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Researchers at the University of Chicago published a novel technique for improving the reliability of quantum computers by accessing higher energy levels than traditionally considered. Most prior work in quantum computation deals with "qubits," the quantum analogue of binary bits that encode either zero or one. The new work instead leverages "qutrits," quantum analogues of three-level trits capable of representing zero, one or two.
The UChicago group worked alongside researchers based at Duke University. Both groups are part of the EPiQC (Enabling Practical-scale Quantum Computation) collaboration, an NSF Expedition in Computing. EPiQC's interdisciplinary research spans from algorithm and software development to architecture and hardware design, with the ultimate goal of more quickly realizing the enormous potential of quantum computing for scientific discovery and computing innovation.
Work - Context - Trade-off - Computer - Science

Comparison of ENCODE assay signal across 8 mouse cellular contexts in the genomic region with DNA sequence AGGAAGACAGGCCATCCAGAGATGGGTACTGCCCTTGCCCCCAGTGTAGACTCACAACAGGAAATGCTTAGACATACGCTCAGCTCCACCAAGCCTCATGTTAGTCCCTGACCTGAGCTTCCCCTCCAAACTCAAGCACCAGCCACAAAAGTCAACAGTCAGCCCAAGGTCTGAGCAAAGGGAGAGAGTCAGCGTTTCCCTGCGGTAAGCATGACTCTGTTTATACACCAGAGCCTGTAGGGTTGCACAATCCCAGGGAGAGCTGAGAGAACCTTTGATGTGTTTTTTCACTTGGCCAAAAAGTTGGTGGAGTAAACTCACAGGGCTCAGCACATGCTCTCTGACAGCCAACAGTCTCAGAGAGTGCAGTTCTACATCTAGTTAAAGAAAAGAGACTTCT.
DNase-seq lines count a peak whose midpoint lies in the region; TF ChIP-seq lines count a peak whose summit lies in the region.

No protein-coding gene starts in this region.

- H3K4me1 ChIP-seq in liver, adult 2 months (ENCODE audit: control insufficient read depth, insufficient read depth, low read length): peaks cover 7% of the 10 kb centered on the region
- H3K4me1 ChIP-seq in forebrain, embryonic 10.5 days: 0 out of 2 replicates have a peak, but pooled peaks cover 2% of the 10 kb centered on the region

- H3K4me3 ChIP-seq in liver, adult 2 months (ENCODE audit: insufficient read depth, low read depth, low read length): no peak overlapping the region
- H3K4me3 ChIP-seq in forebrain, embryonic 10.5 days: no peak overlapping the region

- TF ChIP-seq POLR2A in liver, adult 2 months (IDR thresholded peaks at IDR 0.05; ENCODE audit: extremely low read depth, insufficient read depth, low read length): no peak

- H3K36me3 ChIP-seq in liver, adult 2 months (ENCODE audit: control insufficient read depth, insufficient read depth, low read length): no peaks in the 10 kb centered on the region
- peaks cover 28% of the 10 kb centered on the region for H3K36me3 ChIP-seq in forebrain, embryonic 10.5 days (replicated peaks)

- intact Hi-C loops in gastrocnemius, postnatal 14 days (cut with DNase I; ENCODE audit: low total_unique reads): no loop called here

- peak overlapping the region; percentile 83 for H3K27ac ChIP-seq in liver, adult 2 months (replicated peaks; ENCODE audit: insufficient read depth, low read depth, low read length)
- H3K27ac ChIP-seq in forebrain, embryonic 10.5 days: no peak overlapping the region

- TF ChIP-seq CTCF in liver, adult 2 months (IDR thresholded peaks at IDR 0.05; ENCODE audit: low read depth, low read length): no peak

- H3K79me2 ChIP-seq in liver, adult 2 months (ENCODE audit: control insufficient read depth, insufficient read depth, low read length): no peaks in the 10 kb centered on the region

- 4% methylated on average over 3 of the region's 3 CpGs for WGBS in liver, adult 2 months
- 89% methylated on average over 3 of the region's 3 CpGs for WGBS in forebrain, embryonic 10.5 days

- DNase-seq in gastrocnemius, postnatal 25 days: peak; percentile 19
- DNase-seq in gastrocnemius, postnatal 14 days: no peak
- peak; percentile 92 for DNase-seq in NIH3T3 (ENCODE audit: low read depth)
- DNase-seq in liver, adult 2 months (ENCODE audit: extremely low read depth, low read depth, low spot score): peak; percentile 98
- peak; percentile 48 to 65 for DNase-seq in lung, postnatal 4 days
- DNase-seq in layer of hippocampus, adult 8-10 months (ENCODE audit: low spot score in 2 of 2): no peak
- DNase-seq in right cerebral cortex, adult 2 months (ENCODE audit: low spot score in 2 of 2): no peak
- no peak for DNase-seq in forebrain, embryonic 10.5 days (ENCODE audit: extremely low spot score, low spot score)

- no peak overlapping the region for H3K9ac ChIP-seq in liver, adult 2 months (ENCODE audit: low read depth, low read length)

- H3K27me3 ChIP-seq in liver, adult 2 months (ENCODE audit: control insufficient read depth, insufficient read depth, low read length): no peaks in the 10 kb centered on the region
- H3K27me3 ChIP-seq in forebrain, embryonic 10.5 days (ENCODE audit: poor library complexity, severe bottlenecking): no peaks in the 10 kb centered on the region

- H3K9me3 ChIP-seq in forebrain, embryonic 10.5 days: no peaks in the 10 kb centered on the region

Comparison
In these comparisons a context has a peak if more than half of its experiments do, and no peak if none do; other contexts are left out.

The work can be viewed in the context of a fundamental space-time trade-off that is common in computer science: Programs can be sped up by using more memory, or alternatively, programs can reduce memory requirements by incurring longer runtimes. But in the context of quantum computing, where near-term machines are severely constrained in both memory and runtimes supported, neither of these tradeoffs are acceptable.
The solution the EPiQC team discovered was to break the abstraction of using binary qubits. "While binary logic makes sense for the on-off physics underlying conventional computers, quantum hardware is not inherently binary," explains researcher Pranav Gokhale, a graduate student at the University of Chicago. In fact, states on a quantum computer belong to an infinite spectrum, so...
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